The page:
Stem cell and bone marrow transplantation
- What is stem cell/bone marrow transplant?
- Are you eligible?
- Consideration as a transplant candidate
- What can I expect after transplant?
- A better life
- Who will pay for my transplant?
- For more information
Stem cell and/or bone marrow transplant (terms are often interchangeable) is a medical procedure that is used to treat people with certain types of cancer.
Stem cells are very young blood cells that are formed in the bone marrow. Stem cells are important because all the different kinds of blood cells found in the body are produced from them.
Chemotherapy and radiation therapies are cancer treatments that may be given in high doses to increase their effectiveness against certain types of cancer. High-dose therapy can damage or destroy the person's bone marrow so they can no longer make new blood cells. This problem can be overcome by collecting a person's own (autologous) stem cells before the high-dose therapy, then storing them, so they can be given back to the person after therapy. The stem cells that were damaged by the treatment will be replaced by these healthy stem cells. The purpose for stem cell/bone marrow transplant is to make it possible for patients to receive high doses of chemotherapy (with or without radiation therapy) for their cancer.
While every patient is considered on a case by case basis, the disease criteria for eligibility for a stem cell/bone marrow transplant include:
- Non-Hodgkin's lymphoma
- Hodgkin's disease
- Acute myeloid leukemia
- Chronic myeloid leukemia
- Multiple myeloma
- Breast cancer
- Ovarian cancer
- Germ cell tumors
Patients with any of the above listed diseases or conditions must also be between 18-70 years of age, have no significant heart, lung, kidney, or liver diseases, and be able to understand risks and benefits of the procedure.
If a person is accepted as a candidate for stem cell/bone marrow transplant, a thorough medical screening process will begin that includes: multiple lab tests, x-rays, immunological work-up, psychosocial evaluation, financial counseling, dietary evaluation and necessary medical consultation. Patients will also be participating in one-on-one and group patient teaching and support groups. Upon completion of the medical evaluation, the patient's case is reviewed by the transplant team. Then, if appropriate, stem cell mobilization will be started followed by high-dose chemotherapy and autologous stem cell/bone marrow transplant.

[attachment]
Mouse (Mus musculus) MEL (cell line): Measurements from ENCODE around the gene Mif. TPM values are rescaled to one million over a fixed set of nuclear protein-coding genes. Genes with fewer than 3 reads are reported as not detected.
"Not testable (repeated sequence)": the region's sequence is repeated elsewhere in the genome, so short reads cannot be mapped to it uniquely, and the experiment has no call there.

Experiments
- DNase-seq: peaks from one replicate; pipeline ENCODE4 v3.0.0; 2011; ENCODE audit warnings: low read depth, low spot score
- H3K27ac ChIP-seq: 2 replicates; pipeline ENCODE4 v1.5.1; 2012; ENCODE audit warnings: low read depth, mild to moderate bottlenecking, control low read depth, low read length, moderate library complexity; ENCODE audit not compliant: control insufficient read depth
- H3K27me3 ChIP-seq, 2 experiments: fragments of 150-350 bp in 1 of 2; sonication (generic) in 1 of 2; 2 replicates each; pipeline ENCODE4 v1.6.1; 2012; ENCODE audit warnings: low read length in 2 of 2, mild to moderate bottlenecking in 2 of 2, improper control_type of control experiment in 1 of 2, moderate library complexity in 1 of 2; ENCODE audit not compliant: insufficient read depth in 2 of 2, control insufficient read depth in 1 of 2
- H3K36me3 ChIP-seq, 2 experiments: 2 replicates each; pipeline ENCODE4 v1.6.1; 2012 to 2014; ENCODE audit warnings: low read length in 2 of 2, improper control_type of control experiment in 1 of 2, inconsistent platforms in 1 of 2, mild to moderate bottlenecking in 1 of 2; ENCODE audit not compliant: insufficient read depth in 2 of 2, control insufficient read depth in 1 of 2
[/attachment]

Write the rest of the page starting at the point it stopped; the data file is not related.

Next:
Generally, people who receive an autologous stem cell/bone marrow transplant are in the hospital for two to three weeks. After transplant, you will be followed very closely by the stem cell/bone marrow transplant team for one to two months. This involves frequent medical check-ups, living in housing close to the medical center, and having a trusted family member or friend who can stay with you all the time. Most people who have this procedure take about six months off of work. It is important to guard against infection for one year following your transplant.
Because of advances in post-transplant supportive care and follow up, transplantation is now a successful treatment choice for people of different ages and with different types of diseases.
At Loma Linda, the philosophy is to treat the "whole patient." Therefore, the transplant team provides a multidisciplinary approach comprised of physicians, nurses, therapists, pharmacists, dietitians, and other health-care professionals.
Most insurance companies, as well as Medicare and Medi-Cal, will pay for the stem cell/bone marrow transplant. The financial coordinator at the Transplantation Institute will help you determine what financial coverage is available for your stem cell/bone marrow transplant and will help you check your benefits with your insurance company. Fund raising may be necessary to pay for a portion of your transplant and maintenance medications.
For more information
"Patient rights are of the utmost importance. We give full consideration to patient privacy and confidentiality and provide medical care with informed patient participation. In recognition of personal dignity, patient care is rendered in a respectful, considerate, and ethical manner at all times."